Saturday, 3 October 2009

Chastleton 29 Sep


Although we have lived here now for seven years, there are still many pockets of the area we have not discovered. We may have seen their names on the map, or passed the road signs, but ignored them; this is the (largely) protected Cotswolds and they will be here tomorrow, next year and, God willing, the years after. Last Wednesday we trod a new walk, only 15 minutes away on the motorbike. Like many tiny villages here, Chastleton is awkward to get to and long may it be so. Undisturbed by behemoth tourist coaches, it snuggles warmly into the landscape - a large house, a 12th century church and a scattering of farms and dwellings. The house and estate are now cared for by the National Trust; such is the delicate fabric of this rare Jacobean treasure, visitor numbers are limited and pre-booking is advised. We were simply here to do our usual tramp around the fields, though as always, we popped in the little church which lay in the shadow of 'the Big House'.

Our churches nowadays appear plain affairs - even austere. But once, in Mediaeval times, the walls were brightly painted with frescoes, from which a largely illiterate populace could easily understand the teachings of the Bible. Over the course of time, they have been covered over, desecrated and *improved*, but it is still possible to find fragments uncovered - and more are coming to light each year. Here is a comprehensive record of such places and if your interest lies in such things, it is a rich treasury. I catch my breath when we stumble unexpectedly on these faded beauties.

Some more snippets -

And more -

Chastleton House itself has some high ranking claims to fame; not only was it once the home of the inventor of that most English of games, croquet, but a mere couple of centuries earlier, the estate was owned by one of the originators of the Gunpowder Plot of 1605, to which we owe our 'Bonfire Night' of November the fifth. Today it sat quietly in its grounds, replete with history.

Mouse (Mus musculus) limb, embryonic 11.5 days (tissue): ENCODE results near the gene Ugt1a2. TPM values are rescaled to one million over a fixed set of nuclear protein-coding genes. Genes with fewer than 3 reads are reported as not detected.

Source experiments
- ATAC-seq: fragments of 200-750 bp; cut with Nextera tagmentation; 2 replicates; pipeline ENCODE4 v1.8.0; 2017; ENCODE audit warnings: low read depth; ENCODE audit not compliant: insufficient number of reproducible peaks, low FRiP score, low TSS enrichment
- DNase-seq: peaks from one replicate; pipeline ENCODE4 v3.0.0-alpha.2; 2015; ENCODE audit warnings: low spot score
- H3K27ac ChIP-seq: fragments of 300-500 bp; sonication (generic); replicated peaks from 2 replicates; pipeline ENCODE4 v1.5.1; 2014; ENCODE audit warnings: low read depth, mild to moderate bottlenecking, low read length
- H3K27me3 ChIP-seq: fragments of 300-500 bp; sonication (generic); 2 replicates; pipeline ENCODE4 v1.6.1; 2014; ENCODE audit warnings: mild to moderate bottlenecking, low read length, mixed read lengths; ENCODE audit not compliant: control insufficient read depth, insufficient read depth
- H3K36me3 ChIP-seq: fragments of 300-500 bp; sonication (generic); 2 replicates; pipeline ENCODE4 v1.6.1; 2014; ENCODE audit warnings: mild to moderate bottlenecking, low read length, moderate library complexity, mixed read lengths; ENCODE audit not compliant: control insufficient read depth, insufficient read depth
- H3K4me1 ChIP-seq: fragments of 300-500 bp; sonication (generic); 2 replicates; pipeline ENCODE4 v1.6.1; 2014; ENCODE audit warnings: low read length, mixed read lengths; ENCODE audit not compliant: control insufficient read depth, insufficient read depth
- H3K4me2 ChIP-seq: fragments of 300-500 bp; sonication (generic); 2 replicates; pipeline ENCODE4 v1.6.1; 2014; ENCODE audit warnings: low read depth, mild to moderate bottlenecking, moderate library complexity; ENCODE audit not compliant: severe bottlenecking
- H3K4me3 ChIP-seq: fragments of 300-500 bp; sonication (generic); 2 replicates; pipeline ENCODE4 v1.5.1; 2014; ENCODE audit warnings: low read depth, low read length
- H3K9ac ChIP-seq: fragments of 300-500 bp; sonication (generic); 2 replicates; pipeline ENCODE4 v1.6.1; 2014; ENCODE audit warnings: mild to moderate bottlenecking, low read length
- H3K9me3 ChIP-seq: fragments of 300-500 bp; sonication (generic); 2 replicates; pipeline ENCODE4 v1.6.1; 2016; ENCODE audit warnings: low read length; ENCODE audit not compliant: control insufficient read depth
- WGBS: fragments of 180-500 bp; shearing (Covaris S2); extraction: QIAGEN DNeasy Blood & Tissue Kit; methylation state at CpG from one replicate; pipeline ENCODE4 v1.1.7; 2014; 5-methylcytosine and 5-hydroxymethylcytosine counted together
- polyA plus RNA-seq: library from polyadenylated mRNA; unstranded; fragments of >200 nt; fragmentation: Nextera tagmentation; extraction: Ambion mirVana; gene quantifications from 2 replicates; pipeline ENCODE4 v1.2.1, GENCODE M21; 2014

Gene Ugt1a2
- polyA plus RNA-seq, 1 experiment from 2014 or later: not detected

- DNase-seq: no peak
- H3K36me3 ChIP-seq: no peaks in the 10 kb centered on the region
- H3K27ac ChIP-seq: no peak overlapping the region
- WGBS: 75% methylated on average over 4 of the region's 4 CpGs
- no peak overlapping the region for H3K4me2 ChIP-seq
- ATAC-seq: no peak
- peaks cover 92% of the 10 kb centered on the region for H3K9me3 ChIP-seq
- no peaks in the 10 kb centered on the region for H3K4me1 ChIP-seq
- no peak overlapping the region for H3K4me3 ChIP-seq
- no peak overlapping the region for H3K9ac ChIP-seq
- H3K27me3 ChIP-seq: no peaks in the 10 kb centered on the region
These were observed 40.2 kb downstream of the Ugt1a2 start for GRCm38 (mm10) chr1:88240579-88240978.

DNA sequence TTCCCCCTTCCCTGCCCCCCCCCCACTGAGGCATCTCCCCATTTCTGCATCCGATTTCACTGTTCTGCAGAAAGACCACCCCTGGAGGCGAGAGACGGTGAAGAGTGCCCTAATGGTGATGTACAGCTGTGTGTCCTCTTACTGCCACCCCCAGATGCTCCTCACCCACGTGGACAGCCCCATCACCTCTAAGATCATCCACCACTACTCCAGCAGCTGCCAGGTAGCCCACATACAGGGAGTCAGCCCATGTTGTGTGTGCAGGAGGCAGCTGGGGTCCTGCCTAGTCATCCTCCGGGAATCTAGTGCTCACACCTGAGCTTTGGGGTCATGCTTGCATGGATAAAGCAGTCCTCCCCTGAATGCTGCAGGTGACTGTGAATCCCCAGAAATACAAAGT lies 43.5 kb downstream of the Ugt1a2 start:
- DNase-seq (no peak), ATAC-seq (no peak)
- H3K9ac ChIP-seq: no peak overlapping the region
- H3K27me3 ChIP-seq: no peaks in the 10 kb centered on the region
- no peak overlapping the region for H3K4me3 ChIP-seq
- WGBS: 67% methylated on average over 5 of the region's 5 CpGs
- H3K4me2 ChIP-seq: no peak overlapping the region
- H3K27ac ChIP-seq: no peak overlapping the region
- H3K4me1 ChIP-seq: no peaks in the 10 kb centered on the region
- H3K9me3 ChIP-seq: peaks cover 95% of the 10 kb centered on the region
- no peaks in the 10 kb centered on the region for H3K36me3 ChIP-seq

We continued round the bend and began our walk.

It was a pleasant enough route; a winding, stony, path flanking ploughed fields and lined with hedgerows. But it was flat and nothing spectacular. As we neared the outskirts of the next village we found bounty - overhanging damson trees, the fruit on the verge of turning. As always I had a couple of bags with me and we quickly picked 3 kilos. (There would have been more but Andy literally dragged me away from the tree, my greedy paw still clutching a handful of dripping plums).

House spotting - which one would you choose?

It was Andy who sighted our first Little Owl, peering rather confusedly from his perch. Holding my breath I managed to snap him just before he disappeared.

His home is not as picturesque as the others, but equally as precious. Our owls need tumbledowns such as these.

We were nearly at the end of our walk and it was time to stop. When we had started out, the skies were overcast and I was wishing I'd worn a jumper. Now the sun was high and beating down, and I was feeling uncomfortably overdressed. The last lap of our journey took us along part of the Macmillan Way.

Wait for me Andy - I've got the picnic!

We found the perfect spot.

Our picnics are humble; our purse does not allow foody feasts. Tinned ham rolls, the last tomatos from our garden, eggs from a village not four miles away from where we sat, and a little fruit cake. There is always a thermos of watery hot chocolate, which is how we like it after a long trek. The setting however, was priceless.

Stuffed with carbs and sleepy from the sun, we lazily ambled the last half mile back to the bike.

This circular walk ended back at the estate, passing by a splendid 'Cotswold Lion' ram, our very own once-endangered rare breed, whose venerable ancestors were key to bringing wealth to the Cotswolds.